Getting started with Raspberry Pi and Arduino

Getting started with Raspberry Pi and Arduino

It seems that everywhere you look, everyone in education is talking about STEM education. Whether it’s teaching coding to all students or making sure that all schools have access to makerspaces, STEM education is very much the buzzword of the current time. And why shouldn’t it be? There’s a lot to be excited about in terms of STEM education – real world problems, great community inclusion,

However, there are some significant concerns that teachers must face – especially teachers who might be enthusiastic about the idea of STEM education, but perhaps don’t have the experience or the skills or just the knowledge to know what they are doing. STEM education is a dense collection of anagrams and strange-sounding words that might appear impenetrable to a new teacher. Hearing people talk about Sense Hats and Cobblers and Raspberry Pi and Python might sound unusual and perhaps even confronting at first, but fortunately, it is possible to make sense of the field.

This post is meant as a very brief introduction to two of the key components of many maker spaces: the Raspberry Pi and the Arduino. Both of these devices have gained a lot of popularity amongst STEM enthusiasts in recent years, mainly because of their adaptability and affordability, but for teachers who’ve never engaged with them before, it can be confusing to know what they are, how they are different and how they can be used. That’s where this post comes in! It will basically explain the differences between the two, give you some resources to get started, and also provide some guidance if you are looking to go further.

What’s a Raspberry Pi?

The Raspberry Pi is basically a credit-card sized computer. There are a couple of different models, with different capabilities and settings, but they were all designed by the Raspberry Pi Foundation in the UK. The best thing is that they are built specifically for schools to use in teaching basic computer science. Raspberry Pi boards need to be connected to displays, keyboards and mice to be interacted with (although it is also possible to use them remotely).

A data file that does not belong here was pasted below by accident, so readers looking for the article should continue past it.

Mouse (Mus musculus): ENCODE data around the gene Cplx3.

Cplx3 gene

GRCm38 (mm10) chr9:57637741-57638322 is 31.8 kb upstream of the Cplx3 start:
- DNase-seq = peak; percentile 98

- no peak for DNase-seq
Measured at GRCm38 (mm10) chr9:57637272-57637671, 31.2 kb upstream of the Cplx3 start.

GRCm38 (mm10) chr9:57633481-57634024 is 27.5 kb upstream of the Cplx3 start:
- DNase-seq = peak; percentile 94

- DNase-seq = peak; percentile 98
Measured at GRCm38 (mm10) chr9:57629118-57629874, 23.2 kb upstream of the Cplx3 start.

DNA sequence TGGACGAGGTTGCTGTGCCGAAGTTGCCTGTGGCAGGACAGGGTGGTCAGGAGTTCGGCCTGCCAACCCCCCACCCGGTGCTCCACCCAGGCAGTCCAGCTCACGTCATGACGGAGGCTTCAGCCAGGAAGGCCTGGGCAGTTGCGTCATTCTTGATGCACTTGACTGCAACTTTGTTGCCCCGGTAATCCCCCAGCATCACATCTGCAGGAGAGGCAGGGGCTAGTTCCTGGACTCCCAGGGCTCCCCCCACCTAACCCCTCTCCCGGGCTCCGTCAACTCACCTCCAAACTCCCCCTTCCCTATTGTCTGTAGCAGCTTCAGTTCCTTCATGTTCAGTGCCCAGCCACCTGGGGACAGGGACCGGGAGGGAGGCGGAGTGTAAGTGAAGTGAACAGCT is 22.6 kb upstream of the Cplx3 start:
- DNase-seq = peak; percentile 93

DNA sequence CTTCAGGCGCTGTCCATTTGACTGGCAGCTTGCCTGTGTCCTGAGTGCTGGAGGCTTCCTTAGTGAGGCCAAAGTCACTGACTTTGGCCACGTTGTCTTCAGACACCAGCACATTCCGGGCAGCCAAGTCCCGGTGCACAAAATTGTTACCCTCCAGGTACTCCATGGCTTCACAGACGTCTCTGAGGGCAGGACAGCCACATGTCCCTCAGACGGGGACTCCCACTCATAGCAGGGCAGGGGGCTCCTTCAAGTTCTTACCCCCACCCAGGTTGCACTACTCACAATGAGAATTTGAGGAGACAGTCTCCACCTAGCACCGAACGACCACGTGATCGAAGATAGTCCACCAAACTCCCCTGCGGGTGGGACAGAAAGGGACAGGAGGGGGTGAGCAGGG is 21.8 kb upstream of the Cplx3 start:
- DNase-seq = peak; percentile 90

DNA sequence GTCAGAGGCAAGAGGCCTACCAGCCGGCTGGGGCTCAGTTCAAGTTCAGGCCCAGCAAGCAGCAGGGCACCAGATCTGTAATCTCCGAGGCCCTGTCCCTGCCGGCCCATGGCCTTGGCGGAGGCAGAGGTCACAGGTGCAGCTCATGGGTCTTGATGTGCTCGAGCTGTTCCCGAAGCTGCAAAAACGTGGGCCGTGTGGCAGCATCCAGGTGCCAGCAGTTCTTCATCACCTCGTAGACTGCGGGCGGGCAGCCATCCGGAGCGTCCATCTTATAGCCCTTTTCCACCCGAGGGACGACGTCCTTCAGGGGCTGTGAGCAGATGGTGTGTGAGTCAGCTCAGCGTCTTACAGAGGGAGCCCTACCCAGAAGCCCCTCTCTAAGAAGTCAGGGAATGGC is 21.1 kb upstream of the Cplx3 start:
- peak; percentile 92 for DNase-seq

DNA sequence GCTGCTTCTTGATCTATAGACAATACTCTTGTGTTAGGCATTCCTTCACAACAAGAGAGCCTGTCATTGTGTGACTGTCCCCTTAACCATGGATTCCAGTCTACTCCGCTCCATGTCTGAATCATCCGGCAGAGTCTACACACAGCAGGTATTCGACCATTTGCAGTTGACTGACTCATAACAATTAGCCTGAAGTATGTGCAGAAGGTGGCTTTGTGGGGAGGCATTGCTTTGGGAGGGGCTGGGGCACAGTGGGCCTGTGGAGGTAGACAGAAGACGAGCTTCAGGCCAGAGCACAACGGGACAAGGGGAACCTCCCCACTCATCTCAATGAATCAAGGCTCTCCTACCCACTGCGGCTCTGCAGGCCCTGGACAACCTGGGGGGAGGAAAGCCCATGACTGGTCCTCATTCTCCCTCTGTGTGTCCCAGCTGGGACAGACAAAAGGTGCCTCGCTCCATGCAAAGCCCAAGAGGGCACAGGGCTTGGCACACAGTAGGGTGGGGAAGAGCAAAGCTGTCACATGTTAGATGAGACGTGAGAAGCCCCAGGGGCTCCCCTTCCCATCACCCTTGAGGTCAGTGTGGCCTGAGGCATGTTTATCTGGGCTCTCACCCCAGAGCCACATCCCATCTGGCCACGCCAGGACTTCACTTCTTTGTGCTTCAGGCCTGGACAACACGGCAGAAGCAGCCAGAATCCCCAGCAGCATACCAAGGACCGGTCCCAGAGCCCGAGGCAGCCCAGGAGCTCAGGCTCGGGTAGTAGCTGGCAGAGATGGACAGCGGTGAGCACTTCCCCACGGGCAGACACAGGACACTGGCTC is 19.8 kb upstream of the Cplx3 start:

The Pi isn’t particularly powerful – it’s certainly not going to run the latest games – but that’s not important. It does do a couple of really interesting things. Firstly, it’s a great environment to run software like Scratch to teach students about programming. Secondly, it’s relatively simple to connect the Pi to things like sensors, so that you can gather real time data. For example, you might connect a temperature sensor, or a humidity sensor, or a camera, or any one of a dozen other kinds of things. Students can use basic programming tools to interact with these sensors and process and display the information they find.

What kinds of things can you do with a Pi?

What’s an Arduino?

So if the Raspberry Pi is like a really small computer, then what is an Arduino? An Arduino board is really a microcontroller – which means its very different from a computer. For the Raspberry Pi, you can run a proper operating system – normally a derivative of Linux – but a micro-controller like the Arduino does nothing more than the same thing, over and over again. This might sound really limited, but that ignores the real purpose of the Arduino – which is to help students learn about electronics projects. The Arduino is much simpler than the Pi, and that is both a good and a bad thing. If, for example, you wanted to build a really simple circuit, the Arduino makes that very easy. It’s possible to do that on the Pi as well, but that requires a little more organisation and a little more know how.

What kinds of things can I do with an Arduino?

How can I get started?

Both devices are designed for students, so that means that there is plenty of information available for interested teachers. A lot of it is of high quality, too. And because it’s built for beginners, it’s really simple and straightforward to start. In fact, I’ve seen fledgeling makerspaces start off with a Raspberry Pi, a monitor, a keyboard and a few LEDs. My advice for teachers coming from a non-technology background is this.

  1. Start off small, with perhaps only a couple of students involved.
  2. Keep it really simple, too – don’t try to build a robot if that’s the first think you’ve done (but definitely try to do it after you’ve guild a few other things)!
  3. Don’t build anything with the students that you’ve not already build yourself.
  4. And finally, don’t be afraid of making a mistake – that’s a big part of programming.

Where can I find out more?

A good place to start is the offical page for each device.

Raspberry Pi: